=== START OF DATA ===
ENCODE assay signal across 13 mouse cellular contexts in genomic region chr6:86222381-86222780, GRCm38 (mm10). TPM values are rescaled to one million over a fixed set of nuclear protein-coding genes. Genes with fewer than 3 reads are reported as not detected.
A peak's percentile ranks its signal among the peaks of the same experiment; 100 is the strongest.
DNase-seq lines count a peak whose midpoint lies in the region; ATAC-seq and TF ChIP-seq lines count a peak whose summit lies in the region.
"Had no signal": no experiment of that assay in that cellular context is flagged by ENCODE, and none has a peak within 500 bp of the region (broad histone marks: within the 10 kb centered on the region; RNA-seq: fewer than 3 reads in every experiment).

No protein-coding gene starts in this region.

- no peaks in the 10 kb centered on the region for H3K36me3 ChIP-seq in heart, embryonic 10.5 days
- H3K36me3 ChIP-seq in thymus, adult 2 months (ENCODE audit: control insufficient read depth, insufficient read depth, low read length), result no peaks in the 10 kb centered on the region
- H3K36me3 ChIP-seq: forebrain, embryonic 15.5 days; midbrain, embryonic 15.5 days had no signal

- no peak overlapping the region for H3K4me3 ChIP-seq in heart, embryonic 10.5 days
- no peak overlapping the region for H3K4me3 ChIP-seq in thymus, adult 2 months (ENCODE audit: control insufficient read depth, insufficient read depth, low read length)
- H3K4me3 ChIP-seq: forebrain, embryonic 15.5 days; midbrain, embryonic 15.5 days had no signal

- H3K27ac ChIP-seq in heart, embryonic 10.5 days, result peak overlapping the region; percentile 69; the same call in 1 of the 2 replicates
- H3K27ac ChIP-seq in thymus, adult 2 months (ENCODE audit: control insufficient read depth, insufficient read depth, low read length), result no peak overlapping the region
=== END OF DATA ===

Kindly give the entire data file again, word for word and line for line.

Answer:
ENCODE assay signal across 13 mouse cellular contexts in genomic region chr6:86222381-86222780, GRCm38 (mm10). TPM values are rescaled to one million over a fixed set of nuclear protein-coding genes. Genes with fewer than 3 reads are reported as not detected.
A peak's percentile ranks its signal among the peaks of the same experiment; 100 is the strongest.
DNase-seq lines count a peak whose midpoint lies in the region; ATAC-seq and TF ChIP-seq lines count a peak whose summit lies in the region.
"Had no signal": no experiment of that assay in that cellular context is flagged by ENCODE, and none has a peak within 500 bp of the region (broad histone marks: within the 10 kb centered on the region; RNA-seq: fewer than 3 reads in every experiment).

No protein-coding gene starts in this region.

- no peaks in the 10 kb centered on the region for H3K36me3 ChIP-seq in heart, embryonic 10.5 days
- H3K36me3 ChIP-seq in thymus, adult 2 months (ENCODE audit: control insufficient read depth, insufficient read depth, low read length), result no peaks in the 10 kb centered on the region
- H3K36me3 ChIP-seq: forebrain, embryonic 15.5 days; midbrain, embryonic 15.5 days had no signal

- no peak overlapping the region for H3K4me3 ChIP-seq in heart, embryonic 10.5 days
- no peak overlapping the region for H3K4me3 ChIP-seq in thymus, adult 2 months (ENCODE audit: control insufficient read depth, insufficient read depth, low read length)
- H3K4me3 ChIP-seq: forebrain, embryonic 15.5 days; midbrain, embryonic 15.5 days had no signal

- H3K27ac ChIP-seq in heart, embryonic 10.5 days, result peak overlapping the region; percentile 69; the same call in 1 of the 2 replicates
- H3K27ac ChIP-seq in thymus, adult 2 months (ENCODE audit: control insufficient read depth, insufficient read depth, low read length), result no peak overlapping the region